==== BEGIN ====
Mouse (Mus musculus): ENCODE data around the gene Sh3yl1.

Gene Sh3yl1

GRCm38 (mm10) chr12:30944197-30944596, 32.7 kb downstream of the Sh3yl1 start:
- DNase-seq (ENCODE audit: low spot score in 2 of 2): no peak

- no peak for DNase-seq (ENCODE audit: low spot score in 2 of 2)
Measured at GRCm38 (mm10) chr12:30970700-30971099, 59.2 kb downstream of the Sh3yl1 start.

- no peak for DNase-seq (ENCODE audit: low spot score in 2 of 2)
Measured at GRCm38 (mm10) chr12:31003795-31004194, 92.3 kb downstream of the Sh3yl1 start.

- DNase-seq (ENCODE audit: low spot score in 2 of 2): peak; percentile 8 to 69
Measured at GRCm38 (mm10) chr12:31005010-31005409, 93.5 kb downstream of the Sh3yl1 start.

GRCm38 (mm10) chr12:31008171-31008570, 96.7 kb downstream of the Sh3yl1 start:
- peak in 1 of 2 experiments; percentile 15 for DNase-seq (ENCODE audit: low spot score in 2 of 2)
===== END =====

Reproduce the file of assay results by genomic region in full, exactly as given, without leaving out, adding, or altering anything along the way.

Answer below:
Mouse (Mus musculus): ENCODE data around the gene Sh3yl1.

Gene Sh3yl1

GRCm38 (mm10) chr12:30944197-30944596, 32.7 kb downstream of the Sh3yl1 start:
- DNase-seq (ENCODE audit: low spot score in 2 of 2): no peak

- no peak for DNase-seq (ENCODE audit: low spot score in 2 of 2)
Measured at GRCm38 (mm10) chr12:30970700-30971099, 59.2 kb downstream of the Sh3yl1 start.

- no peak for DNase-seq (ENCODE audit: low spot score in 2 of 2)
Measured at GRCm38 (mm10) chr12:31003795-31004194, 92.3 kb downstream of the Sh3yl1 start.

- DNase-seq (ENCODE audit: low spot score in 2 of 2): peak; percentile 8 to 69
Measured at GRCm38 (mm10) chr12:31005010-31005409, 93.5 kb downstream of the Sh3yl1 start.

GRCm38 (mm10) chr12:31008171-31008570, 96.7 kb downstream of the Sh3yl1 start:
- peak in 1 of 2 experiments; percentile 15 for DNase-seq (ENCODE audit: low spot score in 2 of 2)